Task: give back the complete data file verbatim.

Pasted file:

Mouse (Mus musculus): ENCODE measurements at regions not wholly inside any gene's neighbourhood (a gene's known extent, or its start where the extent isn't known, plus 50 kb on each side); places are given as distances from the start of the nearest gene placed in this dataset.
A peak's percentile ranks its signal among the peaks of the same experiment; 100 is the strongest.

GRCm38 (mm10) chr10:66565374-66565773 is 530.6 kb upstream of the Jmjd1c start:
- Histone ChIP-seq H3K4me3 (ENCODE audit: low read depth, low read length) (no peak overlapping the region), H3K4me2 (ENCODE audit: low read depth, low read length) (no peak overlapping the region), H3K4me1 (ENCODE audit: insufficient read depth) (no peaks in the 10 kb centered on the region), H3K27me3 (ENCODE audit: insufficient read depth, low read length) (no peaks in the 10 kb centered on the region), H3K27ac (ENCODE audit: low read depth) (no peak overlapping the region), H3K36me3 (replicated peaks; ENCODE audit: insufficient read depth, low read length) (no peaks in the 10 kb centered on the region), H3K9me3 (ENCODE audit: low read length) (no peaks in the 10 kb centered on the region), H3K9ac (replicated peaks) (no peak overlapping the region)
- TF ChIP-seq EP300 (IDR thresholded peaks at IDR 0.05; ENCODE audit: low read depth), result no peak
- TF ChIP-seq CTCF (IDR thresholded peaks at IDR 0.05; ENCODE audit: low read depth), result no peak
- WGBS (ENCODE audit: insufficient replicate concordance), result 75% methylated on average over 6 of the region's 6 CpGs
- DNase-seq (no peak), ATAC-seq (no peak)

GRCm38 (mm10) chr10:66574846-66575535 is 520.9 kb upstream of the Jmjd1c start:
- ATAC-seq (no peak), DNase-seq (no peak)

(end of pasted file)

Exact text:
Mouse (Mus musculus): ENCODE measurements at regions not wholly inside any gene's neighbourhood (a gene's known extent, or its start where the extent isn't known, plus 50 kb on each side); places are given as distances from the start of the nearest gene placed in this dataset.
A peak's percentile ranks its signal among the peaks of the same experiment; 100 is the strongest.

GRCm38 (mm10) chr10:66565374-66565773 is 530.6 kb upstream of the Jmjd1c start:
- Histone ChIP-seq H3K4me3 (ENCODE audit: low read depth, low read length) (no peak overlapping the region), H3K4me2 (ENCODE audit: low read depth, low read length) (no peak overlapping the region), H3K4me1 (ENCODE audit: insufficient read depth) (no peaks in the 10 kb centered on the region), H3K27me3 (ENCODE audit: insufficient read depth, low read length) (no peaks in the 10 kb centered on the region), H3K27ac (ENCODE audit: low read depth) (no peak overlapping the region), H3K36me3 (replicated peaks; ENCODE audit: insufficient read depth, low read length) (no peaks in the 10 kb centered on the region), H3K9me3 (ENCODE audit: low read length) (no peaks in the 10 kb centered on the region), H3K9ac (replicated peaks) (no peak overlapping the region)
- TF ChIP-seq EP300 (IDR thresholded peaks at IDR 0.05; ENCODE audit: low read depth), result no peak
- TF ChIP-seq CTCF (IDR thresholded peaks at IDR 0.05; ENCODE audit: low read depth), result no peak
- WGBS (ENCODE audit: insufficient replicate concordance), result 75% methylated on average over 6 of the region's 6 CpGs
- DNase-seq (no peak), ATAC-seq (no peak)

GRCm38 (mm10) chr10:66574846-66575535 is 520.9 kb upstream of the Jmjd1c start:
- ATAC-seq (no peak), DNase-seq (no peak)